UI Pet Peeve: Don't use flags of countries for language selection.

It doesn't work for English (Union Jack? Star-Spangled Banner?), forces Austrians to click on the flag of a neighbor country, and lets large parts of Africa only choose the flag of a former colonizer.

The obvious thing is to give the name of the language as the speakers call it as a choice: English, Deutsch, Français, 汉语 or 漢語. That doesn't work for the Korean language which has different names in South and North Korea, but you may choose to neglect the North Korean online users due to their limited number.

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@johl what about dialects? Hong Kong's dialect has its own Minecraft language, and even Ancient Chinese..
Some people are even going for Taiwan Standard Chinese, and not just Traditional Chinese

@twinkle These dialects have a name in their respective language, don't they?

@johl @twinkle


@johl @twinkle i generally don't like the case where there's translation for "a regional variant" when there's no translation for that language general--the point is, the former should be derived from the latter.

eg. there are usually "Chinese [sic] (Taiwan)" and "Chinese [sic] (China [sic])" but no general, un-regionalized Mandarin (which is more proper than "Chinese"). I just don't want to be affiliated with some region.

An ideal resolution would be to treat cmn-Hans, cmn-Hant, cmn-CN, cmn-TW etc. as variants of cmn, and reuse on the software level the translations for cmn into the variants. i.e. when a translation is missing for cmn-Hant we should be able to automatically use cmn-Hans, rather than fallback to a global default locale (usually English) as Mandarin users that reads Traditional Chinese are more likely to be more familiar with Mandarin written in Simplified Chinese than English.
@johl Oh and do not hide the language selector away behind some language-specific menu name or weird icon.

@johl I disagree with your suggestion to disregard small people groups.

It's not that hard to name a language option "한국어 / 조선말".

@samgai @johl Aren’t South and North Korean pretty different at this point anyway?

@mastodon @samgai I would say the written language is identical, apart from some very minor vocabulary differences (e.g. fewer to almost no loanwords from English in North Korea)

@samgai A possible option that leaves out the touchy political aspects would be 우리 말 😉

There are Unicode -characters (similar to Emojis) for languages, so it depends on the clients side how to display, the document just says EN or en_US...

@deusfigendi Can you give an example of Unicode characters for languages? What's the Unicode character for Spanish, for instance? First time that I heard of that.

Hmm maybe I meant this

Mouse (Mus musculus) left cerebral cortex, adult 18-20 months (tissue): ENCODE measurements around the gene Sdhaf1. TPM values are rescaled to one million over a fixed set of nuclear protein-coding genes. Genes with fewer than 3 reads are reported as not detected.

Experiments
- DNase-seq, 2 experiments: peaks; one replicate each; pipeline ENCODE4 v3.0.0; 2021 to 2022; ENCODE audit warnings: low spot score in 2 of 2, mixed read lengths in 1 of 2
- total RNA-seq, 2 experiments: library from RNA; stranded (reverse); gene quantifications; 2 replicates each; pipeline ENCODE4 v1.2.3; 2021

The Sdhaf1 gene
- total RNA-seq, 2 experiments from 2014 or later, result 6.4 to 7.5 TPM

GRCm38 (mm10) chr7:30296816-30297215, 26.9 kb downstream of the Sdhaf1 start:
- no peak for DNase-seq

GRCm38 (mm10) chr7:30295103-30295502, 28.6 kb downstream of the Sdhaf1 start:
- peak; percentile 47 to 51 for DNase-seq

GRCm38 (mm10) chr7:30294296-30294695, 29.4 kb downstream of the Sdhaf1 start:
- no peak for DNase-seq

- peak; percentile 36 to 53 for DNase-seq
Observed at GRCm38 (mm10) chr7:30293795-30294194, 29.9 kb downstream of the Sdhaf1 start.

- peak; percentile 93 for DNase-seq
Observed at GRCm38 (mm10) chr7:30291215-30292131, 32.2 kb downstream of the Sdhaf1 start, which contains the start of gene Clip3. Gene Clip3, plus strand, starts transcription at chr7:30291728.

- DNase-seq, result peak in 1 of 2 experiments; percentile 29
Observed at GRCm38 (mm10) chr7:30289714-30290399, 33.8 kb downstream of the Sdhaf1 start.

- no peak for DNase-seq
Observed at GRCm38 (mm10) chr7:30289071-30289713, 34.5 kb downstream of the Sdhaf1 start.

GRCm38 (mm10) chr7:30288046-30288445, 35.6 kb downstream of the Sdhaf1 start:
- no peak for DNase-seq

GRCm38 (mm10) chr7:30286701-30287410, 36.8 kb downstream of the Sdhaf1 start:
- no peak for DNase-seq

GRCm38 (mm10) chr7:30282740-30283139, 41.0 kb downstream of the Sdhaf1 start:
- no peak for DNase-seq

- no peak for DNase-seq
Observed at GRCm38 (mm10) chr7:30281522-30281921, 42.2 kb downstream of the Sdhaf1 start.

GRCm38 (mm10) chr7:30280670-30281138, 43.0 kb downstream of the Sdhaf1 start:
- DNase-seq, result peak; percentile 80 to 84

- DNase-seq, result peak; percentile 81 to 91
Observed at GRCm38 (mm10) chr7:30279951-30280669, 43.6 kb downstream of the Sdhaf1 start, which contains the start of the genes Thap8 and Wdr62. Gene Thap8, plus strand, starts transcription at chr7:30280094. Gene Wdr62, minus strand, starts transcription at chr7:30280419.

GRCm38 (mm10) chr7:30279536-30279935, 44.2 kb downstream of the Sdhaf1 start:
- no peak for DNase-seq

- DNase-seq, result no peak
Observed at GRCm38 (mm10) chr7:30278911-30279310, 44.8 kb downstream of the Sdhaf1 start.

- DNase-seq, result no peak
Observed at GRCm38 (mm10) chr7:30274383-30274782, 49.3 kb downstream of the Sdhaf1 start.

But it's not exactly what I meant and it's depricated.
Maybe I'll find the correct thingy somewhere...

@johl good points. Never thought about the colonizer's language aspect, thank you for pointing this out!

That said, it would be remiss of me not to take this opportunity to reference a classic:

Choose language:
🔲 🇬🇧 English (traditional)
🔲 🇺🇸 English (simplified)

(I apologize)

@rysiek @johl

Simplified English speaker here: That is the correct way to do it.

This also fixes the problem in the proposed solution for countries that have multiple languages which are regional but don't reflect the nation's borders, i.e. Canada's English and French; and here in Finland, Finnish, Swedish, and saamelainen (which I can't spell in English because I don't remember which letter has the diacritical... and it's not like you can type that on a US keyboard anyway, so it will just get messed up by most US web developers.)

@rysiek @johl English is the most-spoken language in Ireland, but the English flag is that of a genocidal former colonist.
Relations have obviously improved considerably, though having websites ask Irish users to pick the "Union Jack" is very insensitive.

@seachaint @johl so, one could say it would bring some... ire?

(I am so sorry, I will show myself out)

@andre @rysiek @johl Text is the only actual way to represent most languages. I don't speak "Union Jack", I speak Hiberno-English. Indeed if I were speaking Irish, the Irish flag would still be inappropriate: there are plenty of USian and Canadian Irish speakers, for example. They aren't speaking "Tricolour of the Republic of Ireland", they're speaking Irish.

@andre @rysiek @johl I suppose I can add a corollary to all this: many languages could probably benefit from having recognised icons that are distinct from nationality. For example in Ireland, where Irish is endangered, it would be nice to have a simple iconographic way to say "I like to speak Irish" - wearing a tricolour pin just looks like a weird nationalism.
In Northern Ireland, Irish should not be attached to the flag of the Republic or it will alienate people who still want Northern Ireland to be part of the UK. Whatever I might think of _that_ idea, I still want them to feel welcome to use our shared language.